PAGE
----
“COVID-19 impacted children may never see the insides of a school again”

by | Jun 4, 2020 | 0 comments

Syed Asaad Ayub Ahmad
President and Ceo, The Citizens Foundation (PAKISTAN)

Hankering for the days of social interaction
I believe I am still getting used to the radical change the virus has brought. Essentially, I am a people’s person and enjoy my face-to-face interactions with staff at The Citizens Foundation (TCF) offices and schools. I get inspiration from my people – their attitude, their commitment to the cause and their energy to make a difference.

My interactions with them would be on these lines: having a cup of tea with someone in our programme design department where I would get to know more about their latest projects or randomly visiting a school to meet the principals to enquire about their work and progress. These valued interactions were part of my daily routine and I am really eager to have them back. Though technology is helping us feel connected, I still feel that nothing can fully replace in-person social interaction.

Already 22.8 million children in Pakistan denied education
Even before the corona virus pandemic derailed education of young children everywhere around the world, Pakistan was already facing a serious challenge to bring the most disadvantaged children to schools. At present, we have an estimated 22.8 million children across the country, who are denied their basic right to education.

After COVID-19, more children will be denied education
We fear that the COVID-19 crisis can increase this number even more. Vulnerable children who were part of the education system may never return to school. Economic stress on poor families has increased and therefore it would be near to impossible for these children to go to school.

Widespread loss of jobs and economic insecurity may escalate rates of child labour. The TCF will ensure that learning continues for children and they are not dropped out of the education system. We will do whatever it takes to safeguard their future.

How to reopen 1600 plus schools?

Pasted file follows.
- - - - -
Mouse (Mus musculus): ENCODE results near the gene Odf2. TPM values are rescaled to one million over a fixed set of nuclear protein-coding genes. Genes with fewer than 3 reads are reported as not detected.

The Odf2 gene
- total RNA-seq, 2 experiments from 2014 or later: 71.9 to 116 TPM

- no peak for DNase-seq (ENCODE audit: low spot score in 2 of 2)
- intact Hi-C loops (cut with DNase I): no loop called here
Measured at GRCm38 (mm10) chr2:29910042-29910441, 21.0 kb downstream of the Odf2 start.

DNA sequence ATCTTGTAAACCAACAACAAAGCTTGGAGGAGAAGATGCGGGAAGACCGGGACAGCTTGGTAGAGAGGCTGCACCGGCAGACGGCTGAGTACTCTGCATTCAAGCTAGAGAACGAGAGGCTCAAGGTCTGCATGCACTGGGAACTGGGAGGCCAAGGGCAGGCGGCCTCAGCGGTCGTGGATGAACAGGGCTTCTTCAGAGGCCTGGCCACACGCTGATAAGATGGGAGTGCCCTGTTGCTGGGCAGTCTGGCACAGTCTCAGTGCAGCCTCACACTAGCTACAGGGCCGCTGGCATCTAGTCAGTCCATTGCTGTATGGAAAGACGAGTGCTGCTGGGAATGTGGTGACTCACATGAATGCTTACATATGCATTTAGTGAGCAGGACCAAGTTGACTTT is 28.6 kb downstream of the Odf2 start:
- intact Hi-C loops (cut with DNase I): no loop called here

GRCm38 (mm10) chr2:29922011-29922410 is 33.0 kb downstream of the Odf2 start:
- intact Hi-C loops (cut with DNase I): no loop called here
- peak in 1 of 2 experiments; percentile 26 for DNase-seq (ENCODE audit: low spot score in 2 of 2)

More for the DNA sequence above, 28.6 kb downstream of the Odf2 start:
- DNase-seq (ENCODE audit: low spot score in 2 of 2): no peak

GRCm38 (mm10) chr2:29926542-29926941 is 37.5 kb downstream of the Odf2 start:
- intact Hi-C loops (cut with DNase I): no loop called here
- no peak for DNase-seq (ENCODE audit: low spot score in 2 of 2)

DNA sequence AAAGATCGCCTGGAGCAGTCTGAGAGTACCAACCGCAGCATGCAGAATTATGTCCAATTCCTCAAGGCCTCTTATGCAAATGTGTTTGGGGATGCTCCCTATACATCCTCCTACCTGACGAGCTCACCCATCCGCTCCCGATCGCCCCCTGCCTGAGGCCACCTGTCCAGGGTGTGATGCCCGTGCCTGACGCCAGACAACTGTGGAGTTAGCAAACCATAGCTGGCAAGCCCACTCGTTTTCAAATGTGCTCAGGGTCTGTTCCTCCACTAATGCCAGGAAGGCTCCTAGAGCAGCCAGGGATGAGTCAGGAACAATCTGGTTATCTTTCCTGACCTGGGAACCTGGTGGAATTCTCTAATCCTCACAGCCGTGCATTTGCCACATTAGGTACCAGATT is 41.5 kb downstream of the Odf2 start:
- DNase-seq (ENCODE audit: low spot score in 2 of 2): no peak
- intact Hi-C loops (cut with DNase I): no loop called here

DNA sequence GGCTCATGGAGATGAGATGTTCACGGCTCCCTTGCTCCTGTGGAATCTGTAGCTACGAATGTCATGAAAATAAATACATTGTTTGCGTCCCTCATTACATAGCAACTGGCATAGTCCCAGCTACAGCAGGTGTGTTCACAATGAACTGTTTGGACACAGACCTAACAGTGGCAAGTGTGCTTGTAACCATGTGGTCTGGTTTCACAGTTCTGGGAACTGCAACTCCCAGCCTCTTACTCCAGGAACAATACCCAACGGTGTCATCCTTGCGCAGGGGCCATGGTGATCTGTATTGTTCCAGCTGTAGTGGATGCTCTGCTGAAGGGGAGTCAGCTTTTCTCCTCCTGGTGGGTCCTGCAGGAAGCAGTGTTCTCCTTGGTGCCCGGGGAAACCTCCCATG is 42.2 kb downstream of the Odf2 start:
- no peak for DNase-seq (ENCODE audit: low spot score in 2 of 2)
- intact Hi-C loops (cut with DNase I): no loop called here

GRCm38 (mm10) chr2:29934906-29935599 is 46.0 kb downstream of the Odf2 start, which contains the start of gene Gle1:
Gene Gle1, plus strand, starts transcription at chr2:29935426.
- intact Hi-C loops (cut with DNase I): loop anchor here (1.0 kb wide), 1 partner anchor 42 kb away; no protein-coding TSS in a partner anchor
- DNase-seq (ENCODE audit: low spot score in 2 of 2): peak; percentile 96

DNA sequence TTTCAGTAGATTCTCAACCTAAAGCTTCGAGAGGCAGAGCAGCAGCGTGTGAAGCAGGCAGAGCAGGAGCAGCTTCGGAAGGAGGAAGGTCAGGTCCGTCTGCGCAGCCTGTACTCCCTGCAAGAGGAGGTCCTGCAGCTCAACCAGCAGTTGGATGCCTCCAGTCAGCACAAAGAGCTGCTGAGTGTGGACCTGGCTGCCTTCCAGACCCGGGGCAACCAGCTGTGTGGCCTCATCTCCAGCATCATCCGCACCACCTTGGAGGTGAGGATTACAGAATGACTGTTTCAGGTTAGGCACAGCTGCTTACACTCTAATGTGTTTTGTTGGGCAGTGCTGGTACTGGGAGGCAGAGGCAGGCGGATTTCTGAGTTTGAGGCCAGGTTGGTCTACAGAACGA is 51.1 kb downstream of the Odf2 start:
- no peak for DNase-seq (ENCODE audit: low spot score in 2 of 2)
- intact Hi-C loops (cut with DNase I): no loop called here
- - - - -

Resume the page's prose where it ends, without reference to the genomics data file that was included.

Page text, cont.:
The biggest challenge in the aftermath of COVID-19 for TCF is to reopen 1600-plus schools across the country. We understand that we will have to re-imagine our school spaces in order to adhere to social distancing guidelines. We are also in the process of compiling socio-emotional learning resources for our children, teachers and members of our school communities so that they can be supported when schools reopen.

Rs500 million COVID-19 response appeal
The Citizens Foundation has launched a Rs500 million COVID-19 Response Appeal to battle the devastating impact of the Coronavirus crisis. Twenty percent of every donation that is being received by the TCF during this crisis is going towards providing essential relief to impacted communities and support to frontline healthcare professionals and volunteers.

With the contributions from our donors to the TCF COVID-19 response appeal:
We are providing relief to families facing extreme economic hardship. With thousands of TCF teachers and alumni guiding this effort in the most vulnerable communities, support is reaching to those who need it the most.
We are supporting frontline healthcare professionals and volunteers with the equipment, protective gear they urgently need.

We are ensuring continuity of the learning process for millions of children who are currently forced to stay out of school. For this purpose, TCF is producing and presenting a colourful and engaging TV show for kids by the name of “Ilm Ka Aangan” (The Learning Courtyard). The programme is structured around early childhood education that TCF follows in its classroom. “Ilm ka Aangan” episodes engage children through theme-based videos, activities, storytelling sessions, physical exercise segments and much more. The show is being aired on five local TV channels in Pakistan.

For more information about our COVID-19 response appeal:
https://www.tcf.org.pk/covid19/covid19-response-updates/

(Asaad, who works closely with the executive team to realise the vision of TCF, also serves as a director on the TCF board. Prior to joining TCF in 2009, he has served in key positions at Castrol, British Petroleum, Exxon-Mobil and Shell Pakistan.

The TCF is a non-profit organisation set up in 1995 by a group of citizens who wanted to bring about positive social change through education. 25 years later, the TCF is now one of Pakistan’s leading organisations in the field of education for the less privileged, educating 266,000 students across 1,652 schools in Pakistan.)

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